Talk by Barbara Finlay from Cornell University. Given to the Redwood Center for Theoretical Neuroscience at UC Berkeley.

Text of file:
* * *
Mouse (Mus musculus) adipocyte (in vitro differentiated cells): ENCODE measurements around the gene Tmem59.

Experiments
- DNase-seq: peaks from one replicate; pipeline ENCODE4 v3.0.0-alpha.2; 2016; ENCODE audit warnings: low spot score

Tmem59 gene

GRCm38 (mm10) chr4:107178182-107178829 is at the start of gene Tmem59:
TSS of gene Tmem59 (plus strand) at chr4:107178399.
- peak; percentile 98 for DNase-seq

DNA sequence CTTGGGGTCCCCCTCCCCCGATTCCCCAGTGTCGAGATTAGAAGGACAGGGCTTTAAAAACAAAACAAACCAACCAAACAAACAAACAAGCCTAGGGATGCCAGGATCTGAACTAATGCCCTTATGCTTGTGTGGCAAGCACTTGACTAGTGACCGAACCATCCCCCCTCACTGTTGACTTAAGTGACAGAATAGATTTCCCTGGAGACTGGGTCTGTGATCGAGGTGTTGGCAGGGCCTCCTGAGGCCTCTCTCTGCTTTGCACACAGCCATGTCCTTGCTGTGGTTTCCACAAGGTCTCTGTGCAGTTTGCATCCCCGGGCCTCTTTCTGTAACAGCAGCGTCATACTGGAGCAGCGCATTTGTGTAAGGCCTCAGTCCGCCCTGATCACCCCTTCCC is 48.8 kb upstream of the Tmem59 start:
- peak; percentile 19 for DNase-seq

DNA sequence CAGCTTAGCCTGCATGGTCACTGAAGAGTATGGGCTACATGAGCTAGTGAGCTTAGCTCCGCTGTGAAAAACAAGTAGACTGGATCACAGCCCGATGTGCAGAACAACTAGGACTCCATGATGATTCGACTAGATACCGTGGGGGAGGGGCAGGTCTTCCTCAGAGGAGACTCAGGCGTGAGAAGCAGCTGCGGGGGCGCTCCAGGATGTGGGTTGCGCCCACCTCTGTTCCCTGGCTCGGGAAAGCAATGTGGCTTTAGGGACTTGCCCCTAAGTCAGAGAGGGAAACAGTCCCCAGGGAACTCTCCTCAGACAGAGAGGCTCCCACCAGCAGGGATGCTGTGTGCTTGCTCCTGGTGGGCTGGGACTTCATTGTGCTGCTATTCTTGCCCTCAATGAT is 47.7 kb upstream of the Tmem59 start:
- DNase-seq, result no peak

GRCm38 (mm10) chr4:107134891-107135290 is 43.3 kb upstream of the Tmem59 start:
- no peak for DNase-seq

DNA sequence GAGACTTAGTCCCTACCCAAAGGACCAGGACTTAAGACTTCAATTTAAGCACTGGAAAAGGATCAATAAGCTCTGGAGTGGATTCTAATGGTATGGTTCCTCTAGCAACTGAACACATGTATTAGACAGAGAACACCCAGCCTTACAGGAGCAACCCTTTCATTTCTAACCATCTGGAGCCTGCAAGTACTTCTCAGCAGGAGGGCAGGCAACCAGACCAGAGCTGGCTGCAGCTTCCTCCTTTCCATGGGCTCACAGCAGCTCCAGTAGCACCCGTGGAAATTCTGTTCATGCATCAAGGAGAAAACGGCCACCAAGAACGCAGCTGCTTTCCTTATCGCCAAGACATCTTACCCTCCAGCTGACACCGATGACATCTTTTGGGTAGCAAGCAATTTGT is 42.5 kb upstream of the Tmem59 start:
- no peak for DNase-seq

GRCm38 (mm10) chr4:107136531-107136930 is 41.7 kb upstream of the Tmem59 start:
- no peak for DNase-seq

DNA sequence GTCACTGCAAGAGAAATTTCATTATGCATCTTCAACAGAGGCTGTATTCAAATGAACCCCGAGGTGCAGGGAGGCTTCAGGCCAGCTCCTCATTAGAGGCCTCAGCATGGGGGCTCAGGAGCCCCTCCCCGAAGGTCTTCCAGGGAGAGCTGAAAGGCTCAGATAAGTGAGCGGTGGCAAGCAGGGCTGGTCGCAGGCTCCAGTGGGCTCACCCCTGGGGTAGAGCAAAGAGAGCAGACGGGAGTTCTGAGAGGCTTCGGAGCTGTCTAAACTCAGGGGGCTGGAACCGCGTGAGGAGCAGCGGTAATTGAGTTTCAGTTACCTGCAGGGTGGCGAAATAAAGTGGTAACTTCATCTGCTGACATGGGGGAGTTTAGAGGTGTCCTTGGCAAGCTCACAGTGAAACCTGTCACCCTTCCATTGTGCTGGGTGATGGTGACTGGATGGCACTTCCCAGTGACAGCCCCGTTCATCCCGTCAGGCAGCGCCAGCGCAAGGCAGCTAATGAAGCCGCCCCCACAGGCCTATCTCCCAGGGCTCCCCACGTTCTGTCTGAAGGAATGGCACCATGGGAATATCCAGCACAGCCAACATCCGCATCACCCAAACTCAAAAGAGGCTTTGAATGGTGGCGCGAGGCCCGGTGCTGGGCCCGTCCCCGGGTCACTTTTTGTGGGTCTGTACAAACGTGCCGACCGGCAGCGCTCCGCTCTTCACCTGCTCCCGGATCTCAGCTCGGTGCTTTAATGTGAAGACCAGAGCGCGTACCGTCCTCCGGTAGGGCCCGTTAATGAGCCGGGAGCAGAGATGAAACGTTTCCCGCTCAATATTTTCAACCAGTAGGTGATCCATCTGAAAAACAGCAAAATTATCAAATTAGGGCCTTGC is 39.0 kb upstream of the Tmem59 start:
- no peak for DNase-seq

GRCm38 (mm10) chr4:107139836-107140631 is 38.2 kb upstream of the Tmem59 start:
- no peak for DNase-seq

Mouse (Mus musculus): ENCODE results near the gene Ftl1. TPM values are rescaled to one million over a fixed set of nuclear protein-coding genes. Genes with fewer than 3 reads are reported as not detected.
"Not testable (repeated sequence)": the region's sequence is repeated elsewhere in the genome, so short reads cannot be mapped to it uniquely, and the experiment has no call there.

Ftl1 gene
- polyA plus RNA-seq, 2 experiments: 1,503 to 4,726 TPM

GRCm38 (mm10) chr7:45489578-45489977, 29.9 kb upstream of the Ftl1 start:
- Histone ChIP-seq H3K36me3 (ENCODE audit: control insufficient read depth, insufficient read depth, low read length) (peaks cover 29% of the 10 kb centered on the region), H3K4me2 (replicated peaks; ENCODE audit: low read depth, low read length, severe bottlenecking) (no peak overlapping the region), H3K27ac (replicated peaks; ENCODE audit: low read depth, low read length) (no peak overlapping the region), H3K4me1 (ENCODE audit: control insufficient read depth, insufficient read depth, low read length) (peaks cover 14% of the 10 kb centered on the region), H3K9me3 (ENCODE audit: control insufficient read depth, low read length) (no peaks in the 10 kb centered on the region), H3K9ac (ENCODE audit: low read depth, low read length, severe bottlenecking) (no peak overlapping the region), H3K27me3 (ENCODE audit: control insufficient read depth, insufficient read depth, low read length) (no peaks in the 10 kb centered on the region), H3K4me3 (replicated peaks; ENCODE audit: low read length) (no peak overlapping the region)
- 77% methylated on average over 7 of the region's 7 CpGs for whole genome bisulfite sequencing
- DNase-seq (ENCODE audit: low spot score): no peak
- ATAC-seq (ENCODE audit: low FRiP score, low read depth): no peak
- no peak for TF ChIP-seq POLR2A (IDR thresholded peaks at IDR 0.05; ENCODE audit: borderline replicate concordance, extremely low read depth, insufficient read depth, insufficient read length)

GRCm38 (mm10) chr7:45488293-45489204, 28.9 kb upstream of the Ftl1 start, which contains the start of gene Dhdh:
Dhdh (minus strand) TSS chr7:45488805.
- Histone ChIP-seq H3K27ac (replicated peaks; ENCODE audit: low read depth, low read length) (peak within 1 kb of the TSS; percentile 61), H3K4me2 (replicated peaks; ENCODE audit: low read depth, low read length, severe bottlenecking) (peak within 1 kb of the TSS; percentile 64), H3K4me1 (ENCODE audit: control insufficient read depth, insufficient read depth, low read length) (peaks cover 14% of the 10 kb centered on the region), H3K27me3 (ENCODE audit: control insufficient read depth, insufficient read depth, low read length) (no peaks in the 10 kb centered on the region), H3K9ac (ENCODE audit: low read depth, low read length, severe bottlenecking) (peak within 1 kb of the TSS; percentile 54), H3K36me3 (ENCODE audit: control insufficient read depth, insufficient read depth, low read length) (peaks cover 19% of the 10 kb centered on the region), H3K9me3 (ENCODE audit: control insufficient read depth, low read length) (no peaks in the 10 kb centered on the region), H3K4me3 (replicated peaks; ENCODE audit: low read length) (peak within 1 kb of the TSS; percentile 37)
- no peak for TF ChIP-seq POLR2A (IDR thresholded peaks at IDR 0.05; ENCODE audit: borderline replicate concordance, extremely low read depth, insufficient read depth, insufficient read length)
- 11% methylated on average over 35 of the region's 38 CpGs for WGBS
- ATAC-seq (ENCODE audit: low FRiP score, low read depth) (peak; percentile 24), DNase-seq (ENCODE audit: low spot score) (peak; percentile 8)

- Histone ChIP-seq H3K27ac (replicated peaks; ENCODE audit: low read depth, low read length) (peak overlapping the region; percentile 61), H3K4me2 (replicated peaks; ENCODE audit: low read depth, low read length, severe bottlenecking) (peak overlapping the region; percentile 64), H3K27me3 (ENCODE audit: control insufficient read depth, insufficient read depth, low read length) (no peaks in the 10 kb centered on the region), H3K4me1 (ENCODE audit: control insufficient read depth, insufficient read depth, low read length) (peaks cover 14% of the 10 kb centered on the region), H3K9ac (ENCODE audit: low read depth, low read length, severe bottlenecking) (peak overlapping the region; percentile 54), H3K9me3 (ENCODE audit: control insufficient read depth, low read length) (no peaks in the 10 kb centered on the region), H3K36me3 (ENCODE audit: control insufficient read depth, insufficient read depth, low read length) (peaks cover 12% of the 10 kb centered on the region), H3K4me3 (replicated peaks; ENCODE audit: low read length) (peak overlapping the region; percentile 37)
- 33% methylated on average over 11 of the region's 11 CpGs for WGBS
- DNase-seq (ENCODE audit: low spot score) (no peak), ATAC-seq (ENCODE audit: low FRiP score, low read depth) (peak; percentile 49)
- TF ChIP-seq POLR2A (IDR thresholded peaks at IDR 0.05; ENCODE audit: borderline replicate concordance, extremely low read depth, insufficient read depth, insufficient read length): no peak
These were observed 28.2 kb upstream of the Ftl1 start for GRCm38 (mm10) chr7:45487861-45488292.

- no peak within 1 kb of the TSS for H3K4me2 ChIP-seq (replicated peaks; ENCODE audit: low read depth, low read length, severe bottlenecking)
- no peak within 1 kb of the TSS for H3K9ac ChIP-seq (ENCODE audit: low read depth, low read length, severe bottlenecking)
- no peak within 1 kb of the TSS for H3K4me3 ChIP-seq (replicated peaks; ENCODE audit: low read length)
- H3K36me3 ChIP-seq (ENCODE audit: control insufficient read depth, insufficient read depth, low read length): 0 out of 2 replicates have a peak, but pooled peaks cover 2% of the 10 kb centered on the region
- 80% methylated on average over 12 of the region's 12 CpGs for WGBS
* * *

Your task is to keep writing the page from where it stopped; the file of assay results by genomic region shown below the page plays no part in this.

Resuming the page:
Abstract Evolution can be thought of as a filter for evolvable developmental architectures. Comparing neuron numbers in the retina, midbrain, thalamus and cortex for a variety of primates, and for rodents of unusual sizes, each cell class increases in number in a predictable manner with brain size, depending on each class’s position in overall order of neurogenesis and features of cell cycle kinetics. The large suite of features associated with nocturnal versus diurnal retinas appear to be organized by relatively minimal alterations in retinogenesis. Finally, birds show a quite distinct pattern of retinal and central variations compared to mammals, whose significance is as yet unknown.